Like the GDP chart the change in interest rates lags economic activity in both direction and in fact single family sales are volatile even when rates remain steady. Both housing and GDP convincingly turn south or north well before interest rates do. That tells me that interest rates get jerked around in response economic activity rather than the other way around. To be sure at the extremes, interest rates will affect economic activity, but to suggest interest on 30-year rates going from 3.75% to 4% is “bad” for both housing and the economy is simply not backed up by the data.
What is more likely is that as the economy gains strength (particularly housing/auto) rates follow.
How can this be?
Credit. At the low end of the credit rate scale, it is available to only the lowest risk borrowers. Banks cannot get enough spread to expand credit down the line. Sub-prime credit is not a bad thing, if the bank can be properly compensated across the risk spectrum for it. It wasn’t subprime credit per se that caused the last housing collapse, it was the fact that millions of homeowners (both prime and subprime) were allowed to purchase housing without equity (no money down) and mortgages that reset making paying for that home impossible if prices stopped rising. That made walking away easy and in many cases the only option. The borrowers themselves we not that terrible, it was the instruments they were allowed to use to purchase that were.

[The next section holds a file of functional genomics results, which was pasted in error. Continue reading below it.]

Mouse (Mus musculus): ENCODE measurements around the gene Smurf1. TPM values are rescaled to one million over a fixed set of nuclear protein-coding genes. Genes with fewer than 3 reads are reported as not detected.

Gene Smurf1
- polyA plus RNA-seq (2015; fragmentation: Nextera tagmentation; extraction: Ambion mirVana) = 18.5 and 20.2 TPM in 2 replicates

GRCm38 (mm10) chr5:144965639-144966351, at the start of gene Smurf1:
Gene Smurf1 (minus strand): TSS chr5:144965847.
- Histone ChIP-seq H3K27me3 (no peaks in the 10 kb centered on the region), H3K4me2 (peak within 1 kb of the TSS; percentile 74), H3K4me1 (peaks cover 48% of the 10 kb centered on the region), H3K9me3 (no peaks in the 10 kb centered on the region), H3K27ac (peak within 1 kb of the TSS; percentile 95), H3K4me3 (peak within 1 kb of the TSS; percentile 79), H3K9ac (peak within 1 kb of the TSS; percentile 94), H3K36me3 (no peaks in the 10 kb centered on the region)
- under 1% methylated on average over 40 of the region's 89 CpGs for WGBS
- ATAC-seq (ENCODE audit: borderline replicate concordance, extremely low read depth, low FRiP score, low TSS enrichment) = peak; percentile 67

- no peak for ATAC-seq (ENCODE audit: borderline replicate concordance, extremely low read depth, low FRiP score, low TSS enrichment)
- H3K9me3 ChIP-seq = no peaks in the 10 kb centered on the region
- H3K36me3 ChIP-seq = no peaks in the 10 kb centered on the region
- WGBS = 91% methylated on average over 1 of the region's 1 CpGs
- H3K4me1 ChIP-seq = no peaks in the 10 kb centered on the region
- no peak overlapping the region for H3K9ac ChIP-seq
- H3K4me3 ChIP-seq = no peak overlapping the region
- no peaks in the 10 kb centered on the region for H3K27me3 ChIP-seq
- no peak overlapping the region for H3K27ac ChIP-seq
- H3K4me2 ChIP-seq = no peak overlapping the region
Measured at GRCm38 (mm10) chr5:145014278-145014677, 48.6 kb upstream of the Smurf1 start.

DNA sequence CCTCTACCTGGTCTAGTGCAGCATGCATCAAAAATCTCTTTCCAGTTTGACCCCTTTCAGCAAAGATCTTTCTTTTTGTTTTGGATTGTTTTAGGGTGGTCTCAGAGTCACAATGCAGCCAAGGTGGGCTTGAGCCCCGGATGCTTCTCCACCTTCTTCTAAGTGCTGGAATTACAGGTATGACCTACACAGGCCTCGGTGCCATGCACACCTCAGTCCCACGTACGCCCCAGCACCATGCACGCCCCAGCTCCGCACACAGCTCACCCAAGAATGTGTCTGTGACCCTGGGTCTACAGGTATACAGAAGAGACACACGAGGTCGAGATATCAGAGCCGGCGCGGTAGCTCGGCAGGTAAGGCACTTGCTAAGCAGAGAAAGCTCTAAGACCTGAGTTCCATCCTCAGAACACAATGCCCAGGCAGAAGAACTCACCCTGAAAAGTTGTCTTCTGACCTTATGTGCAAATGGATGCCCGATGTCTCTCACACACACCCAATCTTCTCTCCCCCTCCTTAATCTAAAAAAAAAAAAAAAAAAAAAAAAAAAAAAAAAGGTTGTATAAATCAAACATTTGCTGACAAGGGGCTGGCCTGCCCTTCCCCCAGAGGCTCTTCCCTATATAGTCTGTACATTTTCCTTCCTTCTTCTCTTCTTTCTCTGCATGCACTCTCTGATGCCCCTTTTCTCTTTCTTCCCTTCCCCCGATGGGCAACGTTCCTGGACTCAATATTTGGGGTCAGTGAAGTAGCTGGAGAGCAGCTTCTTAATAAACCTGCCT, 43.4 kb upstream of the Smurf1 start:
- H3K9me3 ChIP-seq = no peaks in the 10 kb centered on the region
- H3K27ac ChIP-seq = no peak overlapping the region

What policy makers and bankers missed then was because of these new instruments, if prices only stagnated, it meant millions of homeowners were then going to be forced sellers virtually all at once when their AltA (interest only) loans reset no matter what their credit score. Forced selling there, in addition to normal recessionary forced selling (due to job losses) caused a cascade. Equity enables stability.